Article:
So, how do we transform youth sports? There are several good youth sports reform organizations out there, including Thompson’s Positive Coaching Alliance.

But we all need to start with some basic principles when it comes to sports participation and our youth.

In Tom Farrey’s excellent book on youth sports, Game On: How the Pressure to Win At All Costs Endangers Youth Sports and What Parents Can Do About It, former General Electric CEO, Jack Welch suggested the “valuable and important challenge” for youth sports was to achieve the trifecta of 1) excellence; 2) character development; and 3) broad-based participation.

That three-part objective sounds fine to me as long as “excellence” means focusing on intrinsic measures (giving your best effort, competing against one’s potential, maximizing the gifts one has, etc.), and not just extrinsic measures (e.g., winning medals, team championships, or scholarships).

In regards to Welch’s reference to “character development,” use of that term can have some volatile consequences. It means different things to different people, and in some people’s eyes has religious connotations. However, if by “character development” Welch means things like developing the whole child, stressing effort, attitude and sportsmanship in competition, learning from mistakes, and spending some time developing things like leadership and teamwork skills, then he’s right on track.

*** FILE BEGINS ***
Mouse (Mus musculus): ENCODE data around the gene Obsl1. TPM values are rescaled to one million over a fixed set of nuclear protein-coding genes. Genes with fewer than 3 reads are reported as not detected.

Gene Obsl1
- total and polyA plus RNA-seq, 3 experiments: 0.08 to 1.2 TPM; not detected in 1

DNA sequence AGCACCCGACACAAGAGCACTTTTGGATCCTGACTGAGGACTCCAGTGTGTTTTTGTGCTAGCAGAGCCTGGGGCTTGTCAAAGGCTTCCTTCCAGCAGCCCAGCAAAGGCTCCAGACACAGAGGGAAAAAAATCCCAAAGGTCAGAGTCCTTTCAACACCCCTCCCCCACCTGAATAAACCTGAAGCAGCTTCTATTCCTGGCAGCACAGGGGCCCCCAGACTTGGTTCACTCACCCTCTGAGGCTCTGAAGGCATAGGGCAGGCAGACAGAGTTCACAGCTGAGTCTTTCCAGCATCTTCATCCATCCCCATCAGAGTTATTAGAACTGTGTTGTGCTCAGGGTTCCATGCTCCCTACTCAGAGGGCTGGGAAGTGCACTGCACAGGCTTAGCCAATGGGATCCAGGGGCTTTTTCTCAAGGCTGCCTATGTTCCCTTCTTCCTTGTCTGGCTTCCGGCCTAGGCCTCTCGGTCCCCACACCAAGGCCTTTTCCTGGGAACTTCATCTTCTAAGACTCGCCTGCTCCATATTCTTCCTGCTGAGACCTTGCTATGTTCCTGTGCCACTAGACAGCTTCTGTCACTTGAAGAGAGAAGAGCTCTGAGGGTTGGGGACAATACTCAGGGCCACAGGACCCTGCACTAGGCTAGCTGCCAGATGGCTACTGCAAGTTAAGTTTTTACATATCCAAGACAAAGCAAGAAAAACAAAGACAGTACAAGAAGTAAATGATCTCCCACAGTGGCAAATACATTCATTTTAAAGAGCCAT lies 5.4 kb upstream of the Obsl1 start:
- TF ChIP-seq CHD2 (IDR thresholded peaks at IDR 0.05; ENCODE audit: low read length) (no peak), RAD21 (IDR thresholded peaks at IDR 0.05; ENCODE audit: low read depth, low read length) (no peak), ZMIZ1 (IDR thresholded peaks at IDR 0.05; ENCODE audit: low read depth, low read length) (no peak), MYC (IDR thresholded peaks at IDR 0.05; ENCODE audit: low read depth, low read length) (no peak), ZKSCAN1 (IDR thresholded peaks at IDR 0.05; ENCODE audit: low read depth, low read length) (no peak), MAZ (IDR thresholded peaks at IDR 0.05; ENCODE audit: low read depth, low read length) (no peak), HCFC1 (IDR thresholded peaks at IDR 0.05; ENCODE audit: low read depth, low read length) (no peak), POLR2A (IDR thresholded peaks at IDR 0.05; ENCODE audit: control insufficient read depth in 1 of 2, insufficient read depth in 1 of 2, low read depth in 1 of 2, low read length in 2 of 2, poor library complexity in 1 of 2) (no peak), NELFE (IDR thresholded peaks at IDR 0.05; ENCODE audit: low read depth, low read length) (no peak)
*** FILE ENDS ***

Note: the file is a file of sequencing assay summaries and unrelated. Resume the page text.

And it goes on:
In terms of Welch’s third objective for youth sports, broad-based participation, I couldn’t agree more. In an era of a childhood obesity epidemic, it’s critical to increase participation in youth sports.

I would add “a good dose of perspective” to Welch’s trifecta and then I think we have a good foundation for transforming youth sports and increasing the positive experiences that our children have on the nation’s playing fields and courts.

Ken Reed is Sports Policy Director for League of Fans.

Follow Ken Reed on Twitter.


Comments are closed.

Set your Twitter account name in your settings to use the TwitterBar Section.